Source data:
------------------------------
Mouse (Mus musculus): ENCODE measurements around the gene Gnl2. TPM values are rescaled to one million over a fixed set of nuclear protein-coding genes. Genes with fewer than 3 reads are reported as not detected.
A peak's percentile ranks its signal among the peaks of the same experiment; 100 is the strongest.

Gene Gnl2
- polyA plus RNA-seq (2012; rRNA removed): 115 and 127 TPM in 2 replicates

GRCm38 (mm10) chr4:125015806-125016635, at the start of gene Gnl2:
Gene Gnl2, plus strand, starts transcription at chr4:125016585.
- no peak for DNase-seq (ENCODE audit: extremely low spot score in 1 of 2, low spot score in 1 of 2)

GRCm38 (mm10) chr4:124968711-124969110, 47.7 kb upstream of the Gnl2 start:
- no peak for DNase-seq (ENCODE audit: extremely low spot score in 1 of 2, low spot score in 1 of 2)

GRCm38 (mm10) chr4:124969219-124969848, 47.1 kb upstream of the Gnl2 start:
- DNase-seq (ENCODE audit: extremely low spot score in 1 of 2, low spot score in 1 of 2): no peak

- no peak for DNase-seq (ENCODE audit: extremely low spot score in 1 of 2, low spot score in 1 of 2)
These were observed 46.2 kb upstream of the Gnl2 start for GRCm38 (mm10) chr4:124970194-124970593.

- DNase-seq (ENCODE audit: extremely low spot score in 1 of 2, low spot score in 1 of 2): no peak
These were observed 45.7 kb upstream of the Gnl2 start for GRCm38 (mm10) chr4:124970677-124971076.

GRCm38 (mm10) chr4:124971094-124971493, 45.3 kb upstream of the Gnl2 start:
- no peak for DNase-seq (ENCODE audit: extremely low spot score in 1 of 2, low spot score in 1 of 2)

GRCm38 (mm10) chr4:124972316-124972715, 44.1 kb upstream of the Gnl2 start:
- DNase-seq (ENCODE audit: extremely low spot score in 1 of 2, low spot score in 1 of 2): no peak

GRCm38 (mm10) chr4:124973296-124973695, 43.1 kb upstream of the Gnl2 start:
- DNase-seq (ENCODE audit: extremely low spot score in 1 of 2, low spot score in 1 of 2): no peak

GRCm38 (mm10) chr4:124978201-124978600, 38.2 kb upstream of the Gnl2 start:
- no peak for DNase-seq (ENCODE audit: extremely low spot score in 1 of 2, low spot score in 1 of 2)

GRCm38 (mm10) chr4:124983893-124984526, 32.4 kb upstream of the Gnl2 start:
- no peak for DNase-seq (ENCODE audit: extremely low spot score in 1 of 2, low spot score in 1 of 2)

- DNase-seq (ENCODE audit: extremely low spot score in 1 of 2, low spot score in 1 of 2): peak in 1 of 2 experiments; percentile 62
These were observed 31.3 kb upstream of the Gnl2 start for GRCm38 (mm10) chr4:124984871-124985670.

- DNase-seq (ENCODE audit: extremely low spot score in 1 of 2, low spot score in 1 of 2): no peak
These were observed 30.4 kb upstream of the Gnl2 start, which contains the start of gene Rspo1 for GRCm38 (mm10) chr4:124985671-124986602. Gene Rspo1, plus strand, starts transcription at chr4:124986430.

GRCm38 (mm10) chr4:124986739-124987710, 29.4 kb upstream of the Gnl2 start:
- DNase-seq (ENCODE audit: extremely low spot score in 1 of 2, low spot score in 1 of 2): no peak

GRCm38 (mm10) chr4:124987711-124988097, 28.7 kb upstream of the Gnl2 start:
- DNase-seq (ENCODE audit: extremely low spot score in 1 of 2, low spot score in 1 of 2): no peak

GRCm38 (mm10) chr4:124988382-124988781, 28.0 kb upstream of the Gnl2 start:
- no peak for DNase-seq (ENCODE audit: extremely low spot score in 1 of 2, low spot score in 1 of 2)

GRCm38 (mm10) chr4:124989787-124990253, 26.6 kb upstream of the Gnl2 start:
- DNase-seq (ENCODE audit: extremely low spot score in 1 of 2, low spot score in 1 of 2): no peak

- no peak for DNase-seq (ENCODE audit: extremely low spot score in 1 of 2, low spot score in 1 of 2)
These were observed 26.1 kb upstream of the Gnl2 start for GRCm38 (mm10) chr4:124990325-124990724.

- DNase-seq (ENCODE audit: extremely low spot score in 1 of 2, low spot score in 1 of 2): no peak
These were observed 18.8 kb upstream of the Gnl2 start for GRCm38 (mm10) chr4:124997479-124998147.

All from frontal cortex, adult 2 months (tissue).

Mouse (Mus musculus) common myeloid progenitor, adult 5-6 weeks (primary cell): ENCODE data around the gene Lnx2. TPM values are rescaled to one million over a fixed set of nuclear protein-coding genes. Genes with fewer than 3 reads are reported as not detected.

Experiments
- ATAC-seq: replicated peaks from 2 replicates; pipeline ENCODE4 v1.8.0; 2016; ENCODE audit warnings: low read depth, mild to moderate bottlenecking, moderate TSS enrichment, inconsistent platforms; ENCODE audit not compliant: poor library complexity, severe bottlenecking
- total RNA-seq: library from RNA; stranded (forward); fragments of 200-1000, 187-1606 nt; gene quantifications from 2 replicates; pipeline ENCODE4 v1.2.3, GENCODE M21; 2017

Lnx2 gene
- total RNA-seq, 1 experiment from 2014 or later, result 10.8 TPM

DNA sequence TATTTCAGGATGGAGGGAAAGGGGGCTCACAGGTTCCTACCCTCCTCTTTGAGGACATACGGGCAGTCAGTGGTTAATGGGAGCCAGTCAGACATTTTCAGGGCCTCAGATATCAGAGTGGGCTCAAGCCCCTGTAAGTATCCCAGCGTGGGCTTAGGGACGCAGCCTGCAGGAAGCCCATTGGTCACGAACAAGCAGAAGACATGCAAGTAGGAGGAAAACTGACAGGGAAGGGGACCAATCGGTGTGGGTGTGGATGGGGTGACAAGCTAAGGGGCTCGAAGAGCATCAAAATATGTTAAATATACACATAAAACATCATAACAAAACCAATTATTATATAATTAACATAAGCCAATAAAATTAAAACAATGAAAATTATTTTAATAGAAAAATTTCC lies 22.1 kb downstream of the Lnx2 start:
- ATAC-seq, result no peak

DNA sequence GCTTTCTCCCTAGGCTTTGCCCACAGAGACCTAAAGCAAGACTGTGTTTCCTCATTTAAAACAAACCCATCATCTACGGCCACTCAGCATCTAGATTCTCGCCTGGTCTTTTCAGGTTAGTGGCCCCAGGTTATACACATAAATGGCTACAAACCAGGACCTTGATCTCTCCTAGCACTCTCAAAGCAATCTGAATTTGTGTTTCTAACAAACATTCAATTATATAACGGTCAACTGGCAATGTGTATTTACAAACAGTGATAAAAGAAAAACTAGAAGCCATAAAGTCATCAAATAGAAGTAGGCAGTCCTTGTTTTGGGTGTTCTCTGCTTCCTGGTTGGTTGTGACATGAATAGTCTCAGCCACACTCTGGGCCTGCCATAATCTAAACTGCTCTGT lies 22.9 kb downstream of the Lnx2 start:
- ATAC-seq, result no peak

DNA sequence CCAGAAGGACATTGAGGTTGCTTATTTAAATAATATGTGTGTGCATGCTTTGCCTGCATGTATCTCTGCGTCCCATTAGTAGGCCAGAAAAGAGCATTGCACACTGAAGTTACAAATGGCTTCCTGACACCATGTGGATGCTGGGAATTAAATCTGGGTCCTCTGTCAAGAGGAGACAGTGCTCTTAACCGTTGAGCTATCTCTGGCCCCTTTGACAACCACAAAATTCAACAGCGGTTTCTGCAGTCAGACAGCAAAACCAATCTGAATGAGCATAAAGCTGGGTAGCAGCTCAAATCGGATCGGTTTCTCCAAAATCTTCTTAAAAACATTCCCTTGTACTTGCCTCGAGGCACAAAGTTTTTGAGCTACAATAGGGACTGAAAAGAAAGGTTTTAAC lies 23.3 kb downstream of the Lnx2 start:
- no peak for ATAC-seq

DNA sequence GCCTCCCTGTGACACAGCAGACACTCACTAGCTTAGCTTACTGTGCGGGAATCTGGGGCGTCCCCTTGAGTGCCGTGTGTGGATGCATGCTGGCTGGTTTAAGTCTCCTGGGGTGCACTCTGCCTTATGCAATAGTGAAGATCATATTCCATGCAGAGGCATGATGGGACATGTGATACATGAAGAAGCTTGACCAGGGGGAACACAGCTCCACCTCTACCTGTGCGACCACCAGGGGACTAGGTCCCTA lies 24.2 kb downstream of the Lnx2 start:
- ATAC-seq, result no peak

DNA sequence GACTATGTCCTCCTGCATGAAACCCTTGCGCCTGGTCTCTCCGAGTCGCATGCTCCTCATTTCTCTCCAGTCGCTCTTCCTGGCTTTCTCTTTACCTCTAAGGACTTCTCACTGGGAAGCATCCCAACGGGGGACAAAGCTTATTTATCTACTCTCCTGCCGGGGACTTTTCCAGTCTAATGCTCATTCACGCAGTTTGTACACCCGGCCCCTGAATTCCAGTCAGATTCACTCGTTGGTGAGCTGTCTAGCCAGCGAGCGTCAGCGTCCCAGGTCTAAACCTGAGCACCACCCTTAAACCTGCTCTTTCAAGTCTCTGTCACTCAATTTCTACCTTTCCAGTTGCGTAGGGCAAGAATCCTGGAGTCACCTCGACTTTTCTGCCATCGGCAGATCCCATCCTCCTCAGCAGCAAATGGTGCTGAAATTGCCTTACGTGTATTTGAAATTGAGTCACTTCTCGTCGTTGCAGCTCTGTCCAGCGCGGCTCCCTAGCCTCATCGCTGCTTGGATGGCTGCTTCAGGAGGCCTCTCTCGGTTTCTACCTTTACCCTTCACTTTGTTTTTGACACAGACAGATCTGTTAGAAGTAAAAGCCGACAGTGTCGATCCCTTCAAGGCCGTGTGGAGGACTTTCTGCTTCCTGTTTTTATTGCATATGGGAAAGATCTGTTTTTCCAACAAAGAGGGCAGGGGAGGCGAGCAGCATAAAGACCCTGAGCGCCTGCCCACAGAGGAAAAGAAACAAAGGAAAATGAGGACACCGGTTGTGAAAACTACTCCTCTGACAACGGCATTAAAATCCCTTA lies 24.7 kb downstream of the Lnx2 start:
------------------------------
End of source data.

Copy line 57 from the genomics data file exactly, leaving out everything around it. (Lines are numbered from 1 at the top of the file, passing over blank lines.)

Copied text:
DNA sequence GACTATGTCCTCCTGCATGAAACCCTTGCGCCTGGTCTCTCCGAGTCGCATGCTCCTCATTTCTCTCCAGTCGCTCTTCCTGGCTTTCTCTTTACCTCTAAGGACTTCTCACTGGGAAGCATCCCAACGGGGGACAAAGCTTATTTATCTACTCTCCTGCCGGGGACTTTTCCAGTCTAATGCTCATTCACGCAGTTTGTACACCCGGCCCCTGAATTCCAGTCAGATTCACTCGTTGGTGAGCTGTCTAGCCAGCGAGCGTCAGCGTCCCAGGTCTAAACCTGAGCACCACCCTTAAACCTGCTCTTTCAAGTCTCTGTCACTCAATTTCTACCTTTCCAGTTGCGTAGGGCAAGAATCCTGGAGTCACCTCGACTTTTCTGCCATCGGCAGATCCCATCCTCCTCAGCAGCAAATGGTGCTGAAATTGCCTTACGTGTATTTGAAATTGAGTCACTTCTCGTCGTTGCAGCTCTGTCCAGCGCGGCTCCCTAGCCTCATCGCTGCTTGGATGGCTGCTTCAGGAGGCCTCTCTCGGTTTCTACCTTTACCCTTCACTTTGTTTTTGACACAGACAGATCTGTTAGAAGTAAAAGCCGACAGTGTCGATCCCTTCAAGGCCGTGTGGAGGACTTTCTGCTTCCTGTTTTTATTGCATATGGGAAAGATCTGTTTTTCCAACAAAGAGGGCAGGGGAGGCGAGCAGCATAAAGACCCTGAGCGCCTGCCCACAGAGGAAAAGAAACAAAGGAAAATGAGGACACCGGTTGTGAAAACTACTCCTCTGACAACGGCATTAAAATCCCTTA lies 24.7 kb downstream of the Lnx2 start: